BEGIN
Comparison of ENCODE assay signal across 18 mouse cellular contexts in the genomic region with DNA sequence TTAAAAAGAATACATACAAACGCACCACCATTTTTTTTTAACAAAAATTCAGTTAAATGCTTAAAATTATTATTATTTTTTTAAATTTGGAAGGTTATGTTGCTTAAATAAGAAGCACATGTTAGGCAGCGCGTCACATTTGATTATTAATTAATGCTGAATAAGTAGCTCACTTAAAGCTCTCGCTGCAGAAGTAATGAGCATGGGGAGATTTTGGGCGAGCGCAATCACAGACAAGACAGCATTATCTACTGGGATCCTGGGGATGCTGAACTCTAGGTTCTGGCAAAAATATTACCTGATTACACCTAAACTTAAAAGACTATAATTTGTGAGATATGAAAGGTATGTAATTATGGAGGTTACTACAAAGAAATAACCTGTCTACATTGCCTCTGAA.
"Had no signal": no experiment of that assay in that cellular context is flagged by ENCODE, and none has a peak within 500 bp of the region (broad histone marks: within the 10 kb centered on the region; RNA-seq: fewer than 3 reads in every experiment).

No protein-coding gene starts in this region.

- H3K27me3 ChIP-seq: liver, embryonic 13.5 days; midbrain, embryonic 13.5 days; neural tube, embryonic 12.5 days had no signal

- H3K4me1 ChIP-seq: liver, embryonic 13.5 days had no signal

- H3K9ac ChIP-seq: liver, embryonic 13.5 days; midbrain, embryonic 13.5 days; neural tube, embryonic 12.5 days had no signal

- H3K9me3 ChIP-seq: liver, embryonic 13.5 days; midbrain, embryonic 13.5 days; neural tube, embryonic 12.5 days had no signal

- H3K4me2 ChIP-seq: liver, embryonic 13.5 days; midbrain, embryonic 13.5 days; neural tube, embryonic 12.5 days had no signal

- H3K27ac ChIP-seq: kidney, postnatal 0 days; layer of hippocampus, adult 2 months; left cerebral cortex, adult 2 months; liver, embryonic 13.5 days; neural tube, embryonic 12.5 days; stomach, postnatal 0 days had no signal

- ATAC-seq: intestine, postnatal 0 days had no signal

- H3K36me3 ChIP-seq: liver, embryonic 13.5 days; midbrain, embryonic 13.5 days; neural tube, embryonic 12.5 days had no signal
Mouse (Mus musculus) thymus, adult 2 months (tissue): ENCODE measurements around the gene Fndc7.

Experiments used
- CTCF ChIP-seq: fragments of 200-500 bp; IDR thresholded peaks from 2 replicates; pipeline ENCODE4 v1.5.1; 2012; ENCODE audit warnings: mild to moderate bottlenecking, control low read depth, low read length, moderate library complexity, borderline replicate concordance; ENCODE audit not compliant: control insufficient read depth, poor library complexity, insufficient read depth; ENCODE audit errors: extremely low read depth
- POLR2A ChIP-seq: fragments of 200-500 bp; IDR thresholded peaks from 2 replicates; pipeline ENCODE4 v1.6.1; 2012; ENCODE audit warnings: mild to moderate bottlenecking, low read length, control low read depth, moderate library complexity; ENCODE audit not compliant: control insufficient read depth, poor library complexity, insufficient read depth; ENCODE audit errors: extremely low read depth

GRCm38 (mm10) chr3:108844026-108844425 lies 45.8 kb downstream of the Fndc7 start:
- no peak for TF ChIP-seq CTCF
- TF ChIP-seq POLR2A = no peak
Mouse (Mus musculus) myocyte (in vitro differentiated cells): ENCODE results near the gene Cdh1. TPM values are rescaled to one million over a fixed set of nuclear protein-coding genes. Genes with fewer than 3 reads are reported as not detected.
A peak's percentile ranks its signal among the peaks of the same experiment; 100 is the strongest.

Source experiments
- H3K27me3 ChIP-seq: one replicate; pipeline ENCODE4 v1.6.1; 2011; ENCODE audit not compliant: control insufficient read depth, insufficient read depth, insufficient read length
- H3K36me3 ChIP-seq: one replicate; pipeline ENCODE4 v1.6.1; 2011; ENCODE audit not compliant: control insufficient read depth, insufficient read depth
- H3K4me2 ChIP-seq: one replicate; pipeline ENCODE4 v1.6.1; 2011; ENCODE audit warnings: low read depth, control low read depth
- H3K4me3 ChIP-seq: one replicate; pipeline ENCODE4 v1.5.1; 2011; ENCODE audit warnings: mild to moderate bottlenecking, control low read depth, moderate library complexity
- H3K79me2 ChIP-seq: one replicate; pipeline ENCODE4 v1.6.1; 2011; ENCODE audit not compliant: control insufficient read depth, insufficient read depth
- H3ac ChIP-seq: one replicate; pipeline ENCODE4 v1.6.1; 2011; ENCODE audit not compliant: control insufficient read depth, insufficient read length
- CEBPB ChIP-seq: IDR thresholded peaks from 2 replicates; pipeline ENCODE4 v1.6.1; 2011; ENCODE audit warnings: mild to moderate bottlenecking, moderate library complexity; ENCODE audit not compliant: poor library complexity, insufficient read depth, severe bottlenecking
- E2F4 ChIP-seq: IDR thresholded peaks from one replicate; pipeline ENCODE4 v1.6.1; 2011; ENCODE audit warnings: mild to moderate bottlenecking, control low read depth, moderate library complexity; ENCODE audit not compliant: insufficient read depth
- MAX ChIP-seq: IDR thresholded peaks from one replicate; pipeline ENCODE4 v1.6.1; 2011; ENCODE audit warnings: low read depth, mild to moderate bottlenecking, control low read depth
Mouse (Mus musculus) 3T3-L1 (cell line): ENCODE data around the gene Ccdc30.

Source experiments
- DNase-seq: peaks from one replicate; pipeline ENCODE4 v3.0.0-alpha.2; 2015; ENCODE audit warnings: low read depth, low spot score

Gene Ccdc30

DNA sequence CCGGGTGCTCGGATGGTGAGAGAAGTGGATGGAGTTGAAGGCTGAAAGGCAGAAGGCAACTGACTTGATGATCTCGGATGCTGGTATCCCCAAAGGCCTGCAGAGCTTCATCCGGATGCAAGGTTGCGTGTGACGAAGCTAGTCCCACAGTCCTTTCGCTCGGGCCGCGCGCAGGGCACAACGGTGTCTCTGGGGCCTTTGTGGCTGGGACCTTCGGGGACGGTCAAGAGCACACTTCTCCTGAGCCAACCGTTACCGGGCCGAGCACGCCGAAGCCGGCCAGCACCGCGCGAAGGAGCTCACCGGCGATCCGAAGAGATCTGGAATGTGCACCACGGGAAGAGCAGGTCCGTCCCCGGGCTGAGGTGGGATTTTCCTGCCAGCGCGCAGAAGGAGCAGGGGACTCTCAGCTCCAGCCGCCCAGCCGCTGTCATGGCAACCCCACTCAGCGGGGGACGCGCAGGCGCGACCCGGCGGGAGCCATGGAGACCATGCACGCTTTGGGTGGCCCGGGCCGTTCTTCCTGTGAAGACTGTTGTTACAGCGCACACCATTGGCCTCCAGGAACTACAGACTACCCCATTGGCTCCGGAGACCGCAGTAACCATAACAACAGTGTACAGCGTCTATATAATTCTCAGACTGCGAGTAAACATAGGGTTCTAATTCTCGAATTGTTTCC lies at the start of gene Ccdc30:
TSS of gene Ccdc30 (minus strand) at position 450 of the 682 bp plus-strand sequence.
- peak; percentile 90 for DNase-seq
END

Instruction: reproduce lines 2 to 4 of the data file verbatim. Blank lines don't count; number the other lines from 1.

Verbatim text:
"Had no signal": no experiment of that assay in that cellular context is flagged by ENCODE, and none has a peak within 500 bp of the region (broad histone marks: within the 10 kb centered on the region; RNA-seq: fewer than 3 reads in every experiment).

No protein-coding gene starts in this region.

- H3K27me3 ChIP-seq: liver, embryonic 13.5 days; midbrain, embryonic 13.5 days; neural tube, embryonic 12.5 days had no signal